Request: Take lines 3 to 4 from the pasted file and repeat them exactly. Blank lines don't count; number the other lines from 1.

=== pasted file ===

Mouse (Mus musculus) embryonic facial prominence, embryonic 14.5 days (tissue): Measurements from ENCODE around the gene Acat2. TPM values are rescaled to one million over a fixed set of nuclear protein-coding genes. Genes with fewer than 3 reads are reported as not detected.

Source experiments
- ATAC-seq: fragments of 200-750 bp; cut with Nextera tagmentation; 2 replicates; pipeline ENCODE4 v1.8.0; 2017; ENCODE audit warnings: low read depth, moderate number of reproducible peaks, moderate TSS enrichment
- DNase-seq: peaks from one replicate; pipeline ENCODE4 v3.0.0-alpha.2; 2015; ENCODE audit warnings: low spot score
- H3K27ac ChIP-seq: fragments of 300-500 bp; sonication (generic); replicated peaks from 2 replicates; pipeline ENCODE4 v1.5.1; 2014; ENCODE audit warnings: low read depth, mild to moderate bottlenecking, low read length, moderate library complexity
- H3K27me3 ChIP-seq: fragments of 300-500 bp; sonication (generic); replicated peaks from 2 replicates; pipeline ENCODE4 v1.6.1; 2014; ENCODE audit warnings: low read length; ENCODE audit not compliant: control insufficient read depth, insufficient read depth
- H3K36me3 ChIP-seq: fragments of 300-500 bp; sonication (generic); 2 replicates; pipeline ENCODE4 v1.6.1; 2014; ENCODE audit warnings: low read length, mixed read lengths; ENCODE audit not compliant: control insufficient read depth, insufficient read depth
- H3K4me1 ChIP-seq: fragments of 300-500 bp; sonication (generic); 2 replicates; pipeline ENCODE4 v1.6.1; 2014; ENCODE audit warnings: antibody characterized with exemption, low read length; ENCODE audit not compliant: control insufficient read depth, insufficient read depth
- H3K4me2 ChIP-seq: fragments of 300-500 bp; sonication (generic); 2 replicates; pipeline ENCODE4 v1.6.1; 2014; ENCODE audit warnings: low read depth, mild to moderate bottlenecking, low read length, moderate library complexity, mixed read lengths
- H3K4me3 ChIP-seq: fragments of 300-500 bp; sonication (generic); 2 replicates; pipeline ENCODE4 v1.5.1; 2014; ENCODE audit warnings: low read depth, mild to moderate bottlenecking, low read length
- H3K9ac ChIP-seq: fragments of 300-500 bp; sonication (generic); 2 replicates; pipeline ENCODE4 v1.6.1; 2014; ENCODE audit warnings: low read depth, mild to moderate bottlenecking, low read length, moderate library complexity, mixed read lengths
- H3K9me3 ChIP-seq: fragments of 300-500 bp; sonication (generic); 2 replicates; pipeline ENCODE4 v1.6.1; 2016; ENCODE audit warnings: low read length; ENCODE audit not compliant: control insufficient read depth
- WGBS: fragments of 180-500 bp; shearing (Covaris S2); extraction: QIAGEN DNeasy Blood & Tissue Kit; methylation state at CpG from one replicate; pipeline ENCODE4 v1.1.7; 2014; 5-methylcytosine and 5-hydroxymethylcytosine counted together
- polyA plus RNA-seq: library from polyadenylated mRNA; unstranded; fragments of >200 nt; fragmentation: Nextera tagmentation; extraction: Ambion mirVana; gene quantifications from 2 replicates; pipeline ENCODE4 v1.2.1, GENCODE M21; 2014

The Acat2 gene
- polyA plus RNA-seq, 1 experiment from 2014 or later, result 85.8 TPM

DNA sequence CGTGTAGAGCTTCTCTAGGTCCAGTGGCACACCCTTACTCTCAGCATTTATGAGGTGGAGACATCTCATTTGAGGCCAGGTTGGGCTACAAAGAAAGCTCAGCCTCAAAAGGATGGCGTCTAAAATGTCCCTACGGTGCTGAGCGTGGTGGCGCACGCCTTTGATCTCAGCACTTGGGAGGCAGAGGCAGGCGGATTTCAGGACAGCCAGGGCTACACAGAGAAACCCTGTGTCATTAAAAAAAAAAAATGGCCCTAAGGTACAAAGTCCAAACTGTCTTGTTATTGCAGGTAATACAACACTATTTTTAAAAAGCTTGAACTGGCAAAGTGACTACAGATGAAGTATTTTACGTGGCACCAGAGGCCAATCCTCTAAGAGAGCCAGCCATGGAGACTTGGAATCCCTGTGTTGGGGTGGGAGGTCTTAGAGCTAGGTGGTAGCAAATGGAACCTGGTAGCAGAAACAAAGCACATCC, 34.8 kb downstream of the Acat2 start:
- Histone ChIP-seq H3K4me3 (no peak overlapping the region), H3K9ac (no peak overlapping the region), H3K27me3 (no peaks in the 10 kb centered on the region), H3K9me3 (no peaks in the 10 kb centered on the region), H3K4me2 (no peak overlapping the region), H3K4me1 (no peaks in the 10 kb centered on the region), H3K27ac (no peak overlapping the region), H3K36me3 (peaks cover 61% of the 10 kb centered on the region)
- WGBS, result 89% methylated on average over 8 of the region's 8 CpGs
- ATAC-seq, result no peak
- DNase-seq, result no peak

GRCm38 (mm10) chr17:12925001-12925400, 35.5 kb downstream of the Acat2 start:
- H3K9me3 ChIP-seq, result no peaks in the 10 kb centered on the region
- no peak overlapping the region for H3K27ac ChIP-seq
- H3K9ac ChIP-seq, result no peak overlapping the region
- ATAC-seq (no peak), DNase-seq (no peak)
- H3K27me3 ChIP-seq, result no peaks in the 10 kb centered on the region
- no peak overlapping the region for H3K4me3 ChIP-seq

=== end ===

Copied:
- ATAC-seq: fragments of 200-750 bp; cut with Nextera tagmentation; 2 replicates; pipeline ENCODE4 v1.8.0; 2017; ENCODE audit warnings: low read depth, moderate number of reproducible peaks, moderate TSS enrichment
- DNase-seq: peaks from one replicate; pipeline ENCODE4 v3.0.0-alpha.2; 2015; ENCODE audit warnings: low spot score